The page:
Philippines’ Cebu Pacific Air Continues to Help with COVID-19 Relief Effort

Civil Aviation

Manila. Cebu Pacific Air has been using its Pratt & Whitney Canada-powered ATR 72-500 freighter to transport medical supplies and other vital goods to help in Philippines’s COVID-19 relief effort.

Some passenger aircraft are grounded due to the pandemic, but Cebu Pacific deputy chief finance officer, Mark Cezar, says having the dedicated freighter means essential cargo can still be transported at reasonable cost.

“During the pandemic, Cebu Pacific has been able to fly humanitarian goods such as medical supplies across the Philippines, free-of-charge,” he says. The freighters have been used to serve government and non-government organizations in addition to businesses, says Cezar.

Cebu Pacific started replacing its ATR 72-500 passenger aircraft in 2016 with new ATR 72-600s, but rather than phase-out all the-500s, it decided to convert two of the aircraft to freighters. The first ATR converted freighter was delivered last year, while the second is expected to arrive within this year’s fourth quarter.

The ATR 72-500 and ATR 72-600 are both powered by the Pratt & Whitney Canada’s (P&WC) PW127 engine.

Cezar says: “The PW127 combines excellent take-off capabilities on the ATR with good fuel burn and low maintenance costs.”

Cebu Pacific’s PW127s are on P&WC’s Event Cost PlanTM (ECPTM), he says.

The P&WC ECP is a pay-at-the-event Fleet Management Program (FMPTM) maintenance plan that allows operators to pay an amount equal to a predetermined hourly rate at each maintenance visit for the coverage selected.

Operators like this plan because it is a comprehensive and flexible solution.

Cebu Pacific operates a large P&WC PW127 fleet because it needs an aircraft like the ATR which has short take-off and landing (STOL) capability. “The PW127 is ideal for STOL aircraft, because it is a light-weight engine and it allows the aircraft to have a slow approach when coming in to land, which is what you want when accessing short runways and airstrips.”

Cebu Pacific’s Cezar adds: “Having a STOL aircraft in our fleet allows us versatility in where we can fly. Only about 30% of the airports in the Philippines can accommodate a jet aircraft, and having the capability to serve smaller airports allows us to fly to more routes”.

Cebu Pacific decided to add dedicated ATR freighters, because it had a growing cargo business and found that belly-hold space on passenger aircraft was insufficient.

“It was just not enough. Passenger flights prioritize baggage, leaving limited space for cargo, so the space that can be allocated for cargo tended to vary,” says Cezar.

Cebu Pacific’s move into dedicated cargo operations also aligned to the move by the airline’s parent company, J.G. Summit Holdings, into e-commerce. J.G. Summit owns shopping centers, but cas see online shopping is a trend that is only going to grow bigger. J.G Summit has tapped the growth of online shopping by investing in e-commerce sites such as Shopee.

“Due to the strict quarantine restrictions in the Philippines, online shopping has flourished,” says Cezar. “In the past, it was a slow burn for online shopping, given the penchant of Filipinos to go to the malls. Having the capability to fly all-cargo and freighter services allows online shopping platforms and merchants to ship goods much faster and effectively meet customer demands and expectations. Speedy logistics also enables transporting to hubs in bulk, allowing for more competitive pricing and even deals, such as free shipping,” he adds.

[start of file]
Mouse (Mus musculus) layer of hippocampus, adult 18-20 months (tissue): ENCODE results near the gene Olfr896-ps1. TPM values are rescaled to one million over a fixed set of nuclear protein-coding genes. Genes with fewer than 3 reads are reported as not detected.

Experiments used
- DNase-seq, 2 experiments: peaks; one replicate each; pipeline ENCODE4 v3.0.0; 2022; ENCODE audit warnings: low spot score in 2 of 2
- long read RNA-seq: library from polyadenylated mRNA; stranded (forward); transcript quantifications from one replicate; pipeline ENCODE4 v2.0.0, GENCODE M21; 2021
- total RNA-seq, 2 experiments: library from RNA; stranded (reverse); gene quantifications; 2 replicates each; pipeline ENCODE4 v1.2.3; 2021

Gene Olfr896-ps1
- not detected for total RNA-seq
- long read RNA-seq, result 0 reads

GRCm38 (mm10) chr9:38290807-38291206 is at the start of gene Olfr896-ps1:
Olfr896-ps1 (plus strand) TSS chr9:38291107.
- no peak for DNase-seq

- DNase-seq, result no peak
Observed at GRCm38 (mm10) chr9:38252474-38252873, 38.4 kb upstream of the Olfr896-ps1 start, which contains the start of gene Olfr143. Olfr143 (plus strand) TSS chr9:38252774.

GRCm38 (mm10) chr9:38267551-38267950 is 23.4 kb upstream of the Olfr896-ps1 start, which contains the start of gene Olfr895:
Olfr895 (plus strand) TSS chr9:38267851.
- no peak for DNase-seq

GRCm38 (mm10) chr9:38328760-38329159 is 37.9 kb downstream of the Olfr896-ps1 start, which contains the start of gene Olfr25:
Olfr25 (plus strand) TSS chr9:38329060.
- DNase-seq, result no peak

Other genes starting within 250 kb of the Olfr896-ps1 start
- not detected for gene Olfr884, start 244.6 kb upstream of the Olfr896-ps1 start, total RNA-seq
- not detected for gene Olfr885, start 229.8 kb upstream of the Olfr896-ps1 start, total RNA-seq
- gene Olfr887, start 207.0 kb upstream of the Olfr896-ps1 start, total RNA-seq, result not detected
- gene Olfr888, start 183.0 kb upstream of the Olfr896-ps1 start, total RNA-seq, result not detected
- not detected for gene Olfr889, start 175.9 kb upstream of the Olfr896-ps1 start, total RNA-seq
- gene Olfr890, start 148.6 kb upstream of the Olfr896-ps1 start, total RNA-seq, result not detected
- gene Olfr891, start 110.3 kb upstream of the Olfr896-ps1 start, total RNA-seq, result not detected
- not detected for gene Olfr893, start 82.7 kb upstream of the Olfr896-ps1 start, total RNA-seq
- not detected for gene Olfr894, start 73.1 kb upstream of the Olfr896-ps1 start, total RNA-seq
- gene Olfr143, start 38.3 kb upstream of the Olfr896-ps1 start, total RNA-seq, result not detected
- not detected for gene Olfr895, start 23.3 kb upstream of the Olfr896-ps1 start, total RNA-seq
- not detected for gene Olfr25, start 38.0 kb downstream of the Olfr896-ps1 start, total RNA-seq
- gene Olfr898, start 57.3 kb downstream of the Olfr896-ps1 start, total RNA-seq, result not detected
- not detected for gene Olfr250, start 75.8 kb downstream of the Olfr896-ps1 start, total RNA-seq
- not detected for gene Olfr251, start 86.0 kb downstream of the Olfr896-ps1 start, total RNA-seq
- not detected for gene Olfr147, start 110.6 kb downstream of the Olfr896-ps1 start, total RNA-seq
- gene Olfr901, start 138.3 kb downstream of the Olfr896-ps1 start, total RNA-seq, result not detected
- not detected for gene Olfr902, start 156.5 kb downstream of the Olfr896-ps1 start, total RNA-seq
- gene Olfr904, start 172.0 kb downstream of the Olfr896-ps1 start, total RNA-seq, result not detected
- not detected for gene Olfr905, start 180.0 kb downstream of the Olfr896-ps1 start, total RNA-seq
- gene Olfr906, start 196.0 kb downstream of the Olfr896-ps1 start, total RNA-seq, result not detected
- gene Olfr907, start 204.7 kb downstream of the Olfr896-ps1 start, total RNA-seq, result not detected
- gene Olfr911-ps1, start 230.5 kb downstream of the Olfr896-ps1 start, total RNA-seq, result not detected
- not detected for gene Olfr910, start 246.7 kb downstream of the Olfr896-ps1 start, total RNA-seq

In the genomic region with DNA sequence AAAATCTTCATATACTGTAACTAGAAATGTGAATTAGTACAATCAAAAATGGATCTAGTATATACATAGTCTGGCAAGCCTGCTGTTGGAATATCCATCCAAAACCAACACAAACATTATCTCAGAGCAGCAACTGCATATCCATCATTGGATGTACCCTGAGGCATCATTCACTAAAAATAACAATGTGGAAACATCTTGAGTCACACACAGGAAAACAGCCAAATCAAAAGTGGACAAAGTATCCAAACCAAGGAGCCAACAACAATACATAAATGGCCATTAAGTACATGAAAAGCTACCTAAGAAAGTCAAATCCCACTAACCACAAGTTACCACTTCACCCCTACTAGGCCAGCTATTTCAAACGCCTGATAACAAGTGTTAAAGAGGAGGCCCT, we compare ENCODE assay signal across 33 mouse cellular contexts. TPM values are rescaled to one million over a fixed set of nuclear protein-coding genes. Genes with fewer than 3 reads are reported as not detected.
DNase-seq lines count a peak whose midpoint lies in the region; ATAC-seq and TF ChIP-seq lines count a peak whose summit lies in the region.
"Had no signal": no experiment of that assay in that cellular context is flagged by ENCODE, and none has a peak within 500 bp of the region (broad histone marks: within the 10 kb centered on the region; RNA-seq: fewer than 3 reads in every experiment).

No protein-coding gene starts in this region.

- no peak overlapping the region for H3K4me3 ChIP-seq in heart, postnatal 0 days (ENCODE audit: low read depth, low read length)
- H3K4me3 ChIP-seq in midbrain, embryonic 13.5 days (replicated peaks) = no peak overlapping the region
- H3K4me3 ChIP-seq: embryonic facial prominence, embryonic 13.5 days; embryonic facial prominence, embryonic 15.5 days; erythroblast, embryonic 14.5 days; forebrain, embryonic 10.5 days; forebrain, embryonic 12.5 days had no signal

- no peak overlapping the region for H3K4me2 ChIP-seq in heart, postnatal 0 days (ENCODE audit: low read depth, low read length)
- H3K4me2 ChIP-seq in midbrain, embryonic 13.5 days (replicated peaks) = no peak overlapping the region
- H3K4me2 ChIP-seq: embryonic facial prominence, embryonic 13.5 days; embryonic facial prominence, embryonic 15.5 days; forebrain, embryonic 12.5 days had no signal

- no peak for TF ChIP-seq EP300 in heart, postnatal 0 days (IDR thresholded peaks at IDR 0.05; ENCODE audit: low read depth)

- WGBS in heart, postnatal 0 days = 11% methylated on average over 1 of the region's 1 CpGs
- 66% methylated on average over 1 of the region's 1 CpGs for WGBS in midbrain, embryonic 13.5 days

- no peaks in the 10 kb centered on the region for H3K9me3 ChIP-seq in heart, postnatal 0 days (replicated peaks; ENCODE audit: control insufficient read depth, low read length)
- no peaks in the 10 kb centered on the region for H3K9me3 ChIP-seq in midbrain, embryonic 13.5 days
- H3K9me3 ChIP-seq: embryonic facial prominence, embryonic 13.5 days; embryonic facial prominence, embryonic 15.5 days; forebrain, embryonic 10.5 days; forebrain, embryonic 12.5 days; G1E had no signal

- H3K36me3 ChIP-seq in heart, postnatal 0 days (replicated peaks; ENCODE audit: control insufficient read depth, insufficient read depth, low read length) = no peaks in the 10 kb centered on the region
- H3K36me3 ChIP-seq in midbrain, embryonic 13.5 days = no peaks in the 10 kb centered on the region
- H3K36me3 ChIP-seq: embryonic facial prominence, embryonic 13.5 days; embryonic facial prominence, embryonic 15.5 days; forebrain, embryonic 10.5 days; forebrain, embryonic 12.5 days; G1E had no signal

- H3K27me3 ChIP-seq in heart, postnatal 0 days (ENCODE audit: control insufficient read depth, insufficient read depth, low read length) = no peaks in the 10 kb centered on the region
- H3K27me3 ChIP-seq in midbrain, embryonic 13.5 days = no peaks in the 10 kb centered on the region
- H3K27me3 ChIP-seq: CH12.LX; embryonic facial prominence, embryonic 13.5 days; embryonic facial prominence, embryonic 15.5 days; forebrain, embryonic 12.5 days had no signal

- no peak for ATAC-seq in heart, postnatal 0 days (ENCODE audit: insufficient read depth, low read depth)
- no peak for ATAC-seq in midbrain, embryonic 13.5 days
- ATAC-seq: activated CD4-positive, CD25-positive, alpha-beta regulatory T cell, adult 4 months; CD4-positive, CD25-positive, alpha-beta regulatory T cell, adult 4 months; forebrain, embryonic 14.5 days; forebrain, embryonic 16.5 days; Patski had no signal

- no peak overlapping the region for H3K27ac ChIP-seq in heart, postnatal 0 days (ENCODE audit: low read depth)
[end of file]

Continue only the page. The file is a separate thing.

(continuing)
Cebu Pacific’s dedicated freighter service has also helped Philippine exporters, especially those based in remote parts of the country.

Cezar says: “Our wide domestic network enables traders and exporters to bring in fresh products from various points in the Philippines, consolidate these [in Manila] and send to key export markets. For example, fresh fruits, high-value vegetables, and even live seafood can easily be flown from the provinces, then onwards to destinations across Asia, and even the Middle East.”

The P&WC-powered ATR 72-500 freighter can carry UDL containers, the standard size container used by the global air freight industry. The UDL containers are transferred from ATR freighters arriving in Manila to Cebu Pacific’s widebody aircraft for export.

Cezar says: “In an archipelago like the Philippines, having multiple points of connectivity and modalities of transportation is integral to economic development. Steady and reliable logistics is critical to move goods and people – whether for trade, commerce or tourism.”

“Having robust air connectivity is fundamental in driving growth in the economy down to the grass roots level,” he adds.

Cebu Pacific currently flies to 30 domestic destinations from its Manila and Cebu hubs, on top of five (5) international destinations namely Dubai, Hong Kong, Nagoya, Seoul, and Singapore.

Cebu Pacific has been rated 7/7 stars by for its COVID-19 compliance as it continues to implement a multi-layered approach to safety, in accordance with global aviation standards. These include contactless procedures, thorough cleaning and disinfection protocols for all aircraft and facilities, mandatory wearing of masks and face shields for both passengers and crew, as well as Antigen testing for its frontliners before duty. Its aircraft are also equipped with hospital-grade HEPA filters with 99.99% efficacy, keeping viruses at bay.


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